Fluoroscopes

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What does fluoroscopy produce?
Moving images
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How does it work?
By placing a patient between an x-ray source and a fluorescent screen.
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What is the process of fluoroscopy?
Different amounts of x-rays are absorbed as they pass through the body and the x-rays then hit the fluorescent screen which absorbs them.
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What happens once the x-rays have been absorbed by the fluorescent screen?
The screen fluoresces them to give off light to show a live image on a screen.
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Why is x-ray intensity important?
The image we see is due to different bits on the screen being exposed because of different intensities of x-rays.
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What happens when the x-rays are very intense?
The higher the x-ray intensity, the brighter the screen.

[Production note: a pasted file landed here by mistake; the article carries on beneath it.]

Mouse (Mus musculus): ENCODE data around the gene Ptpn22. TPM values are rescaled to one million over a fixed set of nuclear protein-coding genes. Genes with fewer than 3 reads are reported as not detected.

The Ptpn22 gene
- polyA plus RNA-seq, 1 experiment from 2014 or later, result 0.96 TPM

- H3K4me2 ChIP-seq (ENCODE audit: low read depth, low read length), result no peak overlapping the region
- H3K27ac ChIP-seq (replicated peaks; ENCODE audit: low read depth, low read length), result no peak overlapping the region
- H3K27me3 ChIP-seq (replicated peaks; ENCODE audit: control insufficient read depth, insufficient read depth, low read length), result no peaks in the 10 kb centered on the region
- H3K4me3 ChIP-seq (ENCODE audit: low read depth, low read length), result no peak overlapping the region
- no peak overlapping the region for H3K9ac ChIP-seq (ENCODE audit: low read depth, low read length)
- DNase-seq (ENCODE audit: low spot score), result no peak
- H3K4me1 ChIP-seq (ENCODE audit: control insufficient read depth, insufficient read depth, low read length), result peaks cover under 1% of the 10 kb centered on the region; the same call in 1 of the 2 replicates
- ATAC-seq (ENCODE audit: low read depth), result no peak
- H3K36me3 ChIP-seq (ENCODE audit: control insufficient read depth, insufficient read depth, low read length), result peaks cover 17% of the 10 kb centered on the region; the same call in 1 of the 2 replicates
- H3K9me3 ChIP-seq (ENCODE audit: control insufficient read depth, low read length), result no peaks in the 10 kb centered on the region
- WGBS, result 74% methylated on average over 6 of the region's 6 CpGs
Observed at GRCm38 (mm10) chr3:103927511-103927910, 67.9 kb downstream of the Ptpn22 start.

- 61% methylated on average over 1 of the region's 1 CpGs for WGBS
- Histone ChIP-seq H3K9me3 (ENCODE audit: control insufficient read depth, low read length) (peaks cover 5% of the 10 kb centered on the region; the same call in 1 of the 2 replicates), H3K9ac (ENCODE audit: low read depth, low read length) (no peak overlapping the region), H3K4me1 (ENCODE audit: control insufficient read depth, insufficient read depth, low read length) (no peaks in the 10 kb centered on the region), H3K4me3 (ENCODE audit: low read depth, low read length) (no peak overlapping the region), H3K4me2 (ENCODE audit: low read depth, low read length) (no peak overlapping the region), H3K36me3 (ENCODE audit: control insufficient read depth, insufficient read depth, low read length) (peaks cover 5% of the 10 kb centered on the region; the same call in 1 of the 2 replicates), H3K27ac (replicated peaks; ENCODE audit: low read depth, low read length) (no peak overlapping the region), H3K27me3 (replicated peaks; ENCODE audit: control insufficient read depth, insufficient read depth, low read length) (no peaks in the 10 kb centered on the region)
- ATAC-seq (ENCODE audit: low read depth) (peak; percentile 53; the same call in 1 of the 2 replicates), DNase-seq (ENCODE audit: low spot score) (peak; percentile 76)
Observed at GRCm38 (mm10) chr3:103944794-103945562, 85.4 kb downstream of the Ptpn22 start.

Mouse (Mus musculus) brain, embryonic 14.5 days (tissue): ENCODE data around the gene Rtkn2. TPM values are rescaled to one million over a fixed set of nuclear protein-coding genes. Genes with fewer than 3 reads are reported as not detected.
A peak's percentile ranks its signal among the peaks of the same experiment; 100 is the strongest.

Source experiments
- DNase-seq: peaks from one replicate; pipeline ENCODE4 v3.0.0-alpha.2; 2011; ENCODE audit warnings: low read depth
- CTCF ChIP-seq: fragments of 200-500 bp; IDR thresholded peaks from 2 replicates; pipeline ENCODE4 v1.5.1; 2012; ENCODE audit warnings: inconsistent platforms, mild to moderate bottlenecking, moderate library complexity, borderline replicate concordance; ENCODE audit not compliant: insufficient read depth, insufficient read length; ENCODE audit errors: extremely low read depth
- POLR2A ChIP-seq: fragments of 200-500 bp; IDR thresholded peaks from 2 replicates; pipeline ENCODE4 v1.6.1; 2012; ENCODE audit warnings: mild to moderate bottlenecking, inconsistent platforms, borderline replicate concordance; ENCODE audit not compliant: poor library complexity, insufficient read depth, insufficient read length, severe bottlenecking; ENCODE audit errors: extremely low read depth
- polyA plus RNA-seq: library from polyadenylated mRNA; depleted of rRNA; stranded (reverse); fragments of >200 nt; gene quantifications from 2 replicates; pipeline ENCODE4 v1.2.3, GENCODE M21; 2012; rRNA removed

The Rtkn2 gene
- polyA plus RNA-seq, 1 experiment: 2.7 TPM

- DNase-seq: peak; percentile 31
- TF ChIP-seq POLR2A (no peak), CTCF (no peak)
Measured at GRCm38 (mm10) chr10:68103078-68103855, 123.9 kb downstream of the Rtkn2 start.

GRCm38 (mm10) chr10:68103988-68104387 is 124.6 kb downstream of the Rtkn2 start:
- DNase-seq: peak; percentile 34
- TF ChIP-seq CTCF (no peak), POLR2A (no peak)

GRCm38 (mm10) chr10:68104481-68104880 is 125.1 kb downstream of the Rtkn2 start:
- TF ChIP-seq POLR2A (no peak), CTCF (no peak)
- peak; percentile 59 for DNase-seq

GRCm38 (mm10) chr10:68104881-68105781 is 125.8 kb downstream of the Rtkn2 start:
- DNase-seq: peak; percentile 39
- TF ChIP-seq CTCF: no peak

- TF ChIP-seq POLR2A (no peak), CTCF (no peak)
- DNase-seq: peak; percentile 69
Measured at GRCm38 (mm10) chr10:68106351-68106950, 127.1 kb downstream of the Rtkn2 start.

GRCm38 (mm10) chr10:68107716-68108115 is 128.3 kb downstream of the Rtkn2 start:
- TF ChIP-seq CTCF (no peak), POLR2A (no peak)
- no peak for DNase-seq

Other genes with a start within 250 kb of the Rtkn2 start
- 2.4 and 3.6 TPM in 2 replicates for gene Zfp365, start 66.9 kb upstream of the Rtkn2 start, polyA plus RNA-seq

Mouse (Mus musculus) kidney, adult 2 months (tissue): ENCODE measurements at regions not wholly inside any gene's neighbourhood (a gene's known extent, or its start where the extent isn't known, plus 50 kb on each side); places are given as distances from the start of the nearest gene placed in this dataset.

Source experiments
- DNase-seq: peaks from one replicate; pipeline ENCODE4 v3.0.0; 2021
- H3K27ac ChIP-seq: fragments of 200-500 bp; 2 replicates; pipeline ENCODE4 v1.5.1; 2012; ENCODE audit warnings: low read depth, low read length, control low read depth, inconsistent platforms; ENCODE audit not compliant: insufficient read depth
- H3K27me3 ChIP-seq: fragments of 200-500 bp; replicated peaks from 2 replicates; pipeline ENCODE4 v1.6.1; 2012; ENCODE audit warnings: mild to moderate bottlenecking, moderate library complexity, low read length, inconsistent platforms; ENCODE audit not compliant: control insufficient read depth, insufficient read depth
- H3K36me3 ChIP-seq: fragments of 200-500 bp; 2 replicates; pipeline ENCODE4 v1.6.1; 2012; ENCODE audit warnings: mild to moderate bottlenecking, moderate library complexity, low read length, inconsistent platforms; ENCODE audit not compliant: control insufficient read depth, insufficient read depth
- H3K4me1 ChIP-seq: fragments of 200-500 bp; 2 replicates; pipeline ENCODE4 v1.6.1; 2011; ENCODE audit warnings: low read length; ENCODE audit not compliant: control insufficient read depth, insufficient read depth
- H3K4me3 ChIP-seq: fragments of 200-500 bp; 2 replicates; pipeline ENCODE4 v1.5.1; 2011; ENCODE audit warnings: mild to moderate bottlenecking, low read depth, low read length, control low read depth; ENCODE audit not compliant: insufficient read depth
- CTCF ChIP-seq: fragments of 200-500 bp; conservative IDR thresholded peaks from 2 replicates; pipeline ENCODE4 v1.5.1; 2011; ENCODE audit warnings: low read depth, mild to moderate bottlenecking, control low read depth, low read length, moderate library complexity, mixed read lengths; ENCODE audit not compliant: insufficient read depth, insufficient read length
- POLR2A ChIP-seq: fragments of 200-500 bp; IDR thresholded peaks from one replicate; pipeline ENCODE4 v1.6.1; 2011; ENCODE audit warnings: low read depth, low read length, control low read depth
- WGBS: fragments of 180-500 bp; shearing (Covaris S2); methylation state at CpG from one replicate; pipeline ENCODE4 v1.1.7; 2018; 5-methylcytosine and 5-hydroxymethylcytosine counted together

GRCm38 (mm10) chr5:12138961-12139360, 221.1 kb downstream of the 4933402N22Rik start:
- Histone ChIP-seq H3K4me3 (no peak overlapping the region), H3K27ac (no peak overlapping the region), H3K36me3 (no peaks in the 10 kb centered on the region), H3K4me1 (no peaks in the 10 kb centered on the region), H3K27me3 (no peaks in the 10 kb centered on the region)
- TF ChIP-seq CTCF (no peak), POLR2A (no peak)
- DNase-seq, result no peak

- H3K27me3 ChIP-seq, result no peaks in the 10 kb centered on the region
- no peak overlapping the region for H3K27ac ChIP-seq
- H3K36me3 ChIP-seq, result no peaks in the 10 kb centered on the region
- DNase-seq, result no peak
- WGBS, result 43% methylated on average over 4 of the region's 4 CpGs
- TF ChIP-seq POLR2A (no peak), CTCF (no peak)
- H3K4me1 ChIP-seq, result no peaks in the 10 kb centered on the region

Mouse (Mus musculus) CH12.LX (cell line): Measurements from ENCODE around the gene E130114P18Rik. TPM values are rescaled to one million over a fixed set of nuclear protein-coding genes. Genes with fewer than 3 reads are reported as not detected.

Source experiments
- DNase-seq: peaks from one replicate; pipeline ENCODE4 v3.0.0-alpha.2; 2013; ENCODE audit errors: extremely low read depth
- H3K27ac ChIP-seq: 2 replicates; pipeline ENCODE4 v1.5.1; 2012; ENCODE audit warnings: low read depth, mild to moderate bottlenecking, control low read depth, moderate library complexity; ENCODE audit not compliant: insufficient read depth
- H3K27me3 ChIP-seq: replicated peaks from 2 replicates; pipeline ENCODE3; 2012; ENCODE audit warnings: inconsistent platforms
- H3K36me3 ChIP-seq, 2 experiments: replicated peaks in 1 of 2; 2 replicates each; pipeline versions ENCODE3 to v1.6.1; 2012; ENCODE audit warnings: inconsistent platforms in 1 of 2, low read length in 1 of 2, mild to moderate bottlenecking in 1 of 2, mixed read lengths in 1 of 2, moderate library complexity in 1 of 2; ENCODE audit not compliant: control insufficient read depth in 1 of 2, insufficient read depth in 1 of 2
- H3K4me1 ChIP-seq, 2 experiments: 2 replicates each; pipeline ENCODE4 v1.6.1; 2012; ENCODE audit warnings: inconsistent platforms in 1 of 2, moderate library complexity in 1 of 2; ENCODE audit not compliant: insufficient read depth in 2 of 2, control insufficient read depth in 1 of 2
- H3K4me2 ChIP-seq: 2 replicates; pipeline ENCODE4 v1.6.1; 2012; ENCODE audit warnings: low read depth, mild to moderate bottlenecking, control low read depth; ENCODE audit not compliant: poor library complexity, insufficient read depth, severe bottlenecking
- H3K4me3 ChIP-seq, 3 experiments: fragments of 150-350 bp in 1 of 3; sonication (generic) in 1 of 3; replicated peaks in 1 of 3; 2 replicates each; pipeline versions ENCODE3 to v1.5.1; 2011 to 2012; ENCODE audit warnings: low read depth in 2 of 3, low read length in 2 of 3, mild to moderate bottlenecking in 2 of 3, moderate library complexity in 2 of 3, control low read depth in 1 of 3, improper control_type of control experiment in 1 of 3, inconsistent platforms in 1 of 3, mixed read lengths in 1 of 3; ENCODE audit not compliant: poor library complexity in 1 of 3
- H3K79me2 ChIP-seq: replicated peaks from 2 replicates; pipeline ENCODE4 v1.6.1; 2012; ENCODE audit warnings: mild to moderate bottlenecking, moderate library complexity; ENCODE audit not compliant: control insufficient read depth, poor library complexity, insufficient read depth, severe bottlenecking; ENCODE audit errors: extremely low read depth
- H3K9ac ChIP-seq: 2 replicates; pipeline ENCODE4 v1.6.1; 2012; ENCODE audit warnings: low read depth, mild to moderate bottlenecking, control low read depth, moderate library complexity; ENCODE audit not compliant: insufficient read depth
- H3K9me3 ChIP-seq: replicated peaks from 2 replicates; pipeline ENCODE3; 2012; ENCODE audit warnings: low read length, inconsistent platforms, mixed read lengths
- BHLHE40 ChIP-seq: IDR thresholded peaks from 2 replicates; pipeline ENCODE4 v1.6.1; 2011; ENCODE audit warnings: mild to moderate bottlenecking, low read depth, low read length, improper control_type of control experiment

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What is an image intensifier?
These are used to increase the brightness of the screen which means a lower dose of x-rays has to be given to the patient.
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What does fluoroscopy help to do?
Using fluoroscopes can diagnose problems in the ways that organs are functioning.
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What is a contrast medium?
A patient is given a contrast medium which improves the contrast of the image seen, by enhancing soft tissue (x-rays pass easily through soft tissue)
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Other cards in this set

Card 2

Front

How does it work?

Back

By placing a patient between an x-ray source and a fluorescent screen.

Card 3

Front

What is the process of fluoroscopy?

Back

Preview of the front of card 3

Card 4

Front

What happens once the x-rays have been absorbed by the fluorescent screen?

Back

Preview of the front of card 4

Card 5

Front

Why is x-ray intensity important?

Back

Preview of the front of card 5
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